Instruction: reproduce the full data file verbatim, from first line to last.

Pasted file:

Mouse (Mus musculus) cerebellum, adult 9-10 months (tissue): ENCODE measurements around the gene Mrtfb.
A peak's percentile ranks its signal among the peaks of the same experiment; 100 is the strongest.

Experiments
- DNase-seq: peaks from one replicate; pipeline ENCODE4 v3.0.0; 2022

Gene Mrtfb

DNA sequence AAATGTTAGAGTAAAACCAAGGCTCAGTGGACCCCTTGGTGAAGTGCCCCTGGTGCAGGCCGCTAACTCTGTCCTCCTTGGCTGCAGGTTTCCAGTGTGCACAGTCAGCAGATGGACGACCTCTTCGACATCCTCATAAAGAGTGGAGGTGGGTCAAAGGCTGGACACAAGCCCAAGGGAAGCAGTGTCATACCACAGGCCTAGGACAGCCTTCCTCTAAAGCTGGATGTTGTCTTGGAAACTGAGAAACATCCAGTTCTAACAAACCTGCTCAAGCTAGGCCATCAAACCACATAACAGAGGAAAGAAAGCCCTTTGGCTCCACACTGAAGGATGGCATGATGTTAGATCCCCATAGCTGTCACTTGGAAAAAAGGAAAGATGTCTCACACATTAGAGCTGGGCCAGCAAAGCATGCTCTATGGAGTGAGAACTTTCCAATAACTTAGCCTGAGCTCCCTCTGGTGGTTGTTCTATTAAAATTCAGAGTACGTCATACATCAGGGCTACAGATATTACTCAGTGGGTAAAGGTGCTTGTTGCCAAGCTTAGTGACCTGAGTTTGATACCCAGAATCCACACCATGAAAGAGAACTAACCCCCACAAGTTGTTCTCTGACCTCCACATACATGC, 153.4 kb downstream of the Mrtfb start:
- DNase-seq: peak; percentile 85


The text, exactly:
Mouse (Mus musculus) cerebellum, adult 9-10 months (tissue): ENCODE measurements around the gene Mrtfb.
A peak's percentile ranks its signal among the peaks of the same experiment; 100 is the strongest.

Experiments
- DNase-seq: peaks from one replicate; pipeline ENCODE4 v3.0.0; 2022

Gene Mrtfb

DNA sequence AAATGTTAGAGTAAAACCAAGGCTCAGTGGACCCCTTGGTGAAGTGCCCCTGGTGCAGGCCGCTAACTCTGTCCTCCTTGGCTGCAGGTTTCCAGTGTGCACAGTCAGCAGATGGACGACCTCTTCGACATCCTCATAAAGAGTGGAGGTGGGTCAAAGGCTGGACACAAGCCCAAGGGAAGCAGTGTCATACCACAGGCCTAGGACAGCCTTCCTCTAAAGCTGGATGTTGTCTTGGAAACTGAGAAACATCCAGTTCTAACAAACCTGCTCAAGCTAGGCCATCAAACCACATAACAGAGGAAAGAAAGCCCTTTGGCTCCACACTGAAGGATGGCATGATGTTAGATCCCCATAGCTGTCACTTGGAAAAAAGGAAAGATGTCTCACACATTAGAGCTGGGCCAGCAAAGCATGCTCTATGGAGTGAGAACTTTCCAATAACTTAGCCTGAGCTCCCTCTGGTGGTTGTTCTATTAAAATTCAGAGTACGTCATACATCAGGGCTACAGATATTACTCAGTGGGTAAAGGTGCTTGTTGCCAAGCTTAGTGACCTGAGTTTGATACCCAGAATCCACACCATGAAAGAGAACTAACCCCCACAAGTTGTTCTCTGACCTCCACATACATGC, 153.4 kb downstream of the Mrtfb start:
- DNase-seq: peak; percentile 85